DeFoe Corp. is quietly making good progress on a $46-million bus ramps and triple bridges rehabilitation project for the Port Authority of New York and New Jersey.
Launched March 7, 2002, the project, under the auspices of Mount Vernon, NY-based general contractor, DeFoe Corp., included the removal of an existing concrete bridge deck and replacing it with precast concrete slabs in 11 spans, according to DeFoe’s Project Manager, Dave Amato.
“This work had to be done at night and on weekends to maintain access to Manhattan’s Port Authority Bus Terminal,” he explained.
He said the project’s scope of work also included the removal of asbestos insulation and replacing it with new, non-asbestos insulation; removal of lead-based paint and then repainting the existing structure; and removal and replacement of electrical conduits, wiring and lighting systems.
Project plans also called for providing architectural enhancements to the bridges over Ninth Avenue on Manhattan’s West Side and for providing architectural enhancements for the Port Authority Bus Terminal’s facade on Ninth Avenue.
The project team faced numerous challenges during the course of the project. Among them was compliance with strict noise restrictions due to the project’s proximity to residential apartment buildings.
“This was accomplished by enveloping the structure with noise attenuating fabric, restructuring the work hours, the size, type and quantity of equipment and manpower used in proximity to these locations,” Amato said.
“In order for the ramps to remain open for commuter traffic, attention to every detail had to be made,” he added. “This required an extensive survey of the existing field conditions and endless hours interpreting the field survey and detailing the precast concrete slabs so that they would fit when they were lifted into position. The precast concrete slabs had to be detailed to fit on the existing steel. They also had to match the super elevation of the ramps as well as the connections to the snow melting system. To accomplish this, DeFoe project team members worked closely with the project’s design engineer, Hardesty and Hanover of Manhattan and with the project’s precast supplier, Jersey Precast Corp.”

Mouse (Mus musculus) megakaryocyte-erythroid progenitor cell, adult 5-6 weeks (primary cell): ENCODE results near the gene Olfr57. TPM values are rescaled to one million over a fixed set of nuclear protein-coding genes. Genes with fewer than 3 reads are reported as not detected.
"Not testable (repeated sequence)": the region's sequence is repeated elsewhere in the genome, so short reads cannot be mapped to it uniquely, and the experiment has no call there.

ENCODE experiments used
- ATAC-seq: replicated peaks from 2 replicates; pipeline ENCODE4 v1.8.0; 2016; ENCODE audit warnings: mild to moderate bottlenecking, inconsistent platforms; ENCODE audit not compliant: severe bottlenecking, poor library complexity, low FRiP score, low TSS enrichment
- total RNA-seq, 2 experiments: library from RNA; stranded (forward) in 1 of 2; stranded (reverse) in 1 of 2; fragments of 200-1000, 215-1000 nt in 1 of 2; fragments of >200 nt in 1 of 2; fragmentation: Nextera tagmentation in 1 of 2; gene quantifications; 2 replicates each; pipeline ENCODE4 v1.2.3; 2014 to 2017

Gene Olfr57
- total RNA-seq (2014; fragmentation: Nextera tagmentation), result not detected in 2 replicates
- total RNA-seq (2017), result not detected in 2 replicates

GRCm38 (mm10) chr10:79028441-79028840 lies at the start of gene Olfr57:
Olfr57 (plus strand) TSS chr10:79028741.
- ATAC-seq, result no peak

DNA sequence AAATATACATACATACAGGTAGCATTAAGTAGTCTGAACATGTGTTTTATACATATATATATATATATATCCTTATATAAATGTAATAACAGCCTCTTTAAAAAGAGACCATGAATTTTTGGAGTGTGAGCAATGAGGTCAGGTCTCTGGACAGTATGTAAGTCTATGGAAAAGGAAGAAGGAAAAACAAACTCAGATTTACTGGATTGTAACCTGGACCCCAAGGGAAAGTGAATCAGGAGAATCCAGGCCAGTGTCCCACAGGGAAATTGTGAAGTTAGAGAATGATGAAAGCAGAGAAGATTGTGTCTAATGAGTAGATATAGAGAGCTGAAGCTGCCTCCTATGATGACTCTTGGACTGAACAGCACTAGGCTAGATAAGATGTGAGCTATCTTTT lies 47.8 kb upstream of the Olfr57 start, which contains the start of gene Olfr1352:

Amato said scheduling also proved challenging. It required the coordination of up to 100 men starting their work shifts at different times on weekends.
Amato also noted that the erection of the precast concrete slabs in Manhattan created many problems, which were solved using a 500-ton (454 t) Liebherr TM 1400 crane and a 600-ton (544 t) Liebherr TM 1500 crane with superlift capability. These cranes were leased from Bay Crane of Long Island City, NY.
In addition to the leased cranes, additional heavy construction equipment used on the project, all of which is owned by DeFoe Corp., included Ingersoll Rand 1600 cfm compressors, Grove RT 735 rough-terrain crane, Caterpillar 936 payloaders and Caterpillar 214B excavators.
The project also called for the embedding of stainless steel snow melting coils in the precast concrete.
“These were fabricated under the strictest of tolerances by Jersey Precast Corp. with the quality assurance provided by project team members from the Port Authority of New York and New Jersey,” said Amato.
The project employed the use of design-build for required architectural modifications because “architectural details on the Ninth Avenue facade of the Port Authority Bus Terminal building were constantly changing,” said Amato
The project is scheduled to be completed June 30, 2006. CEG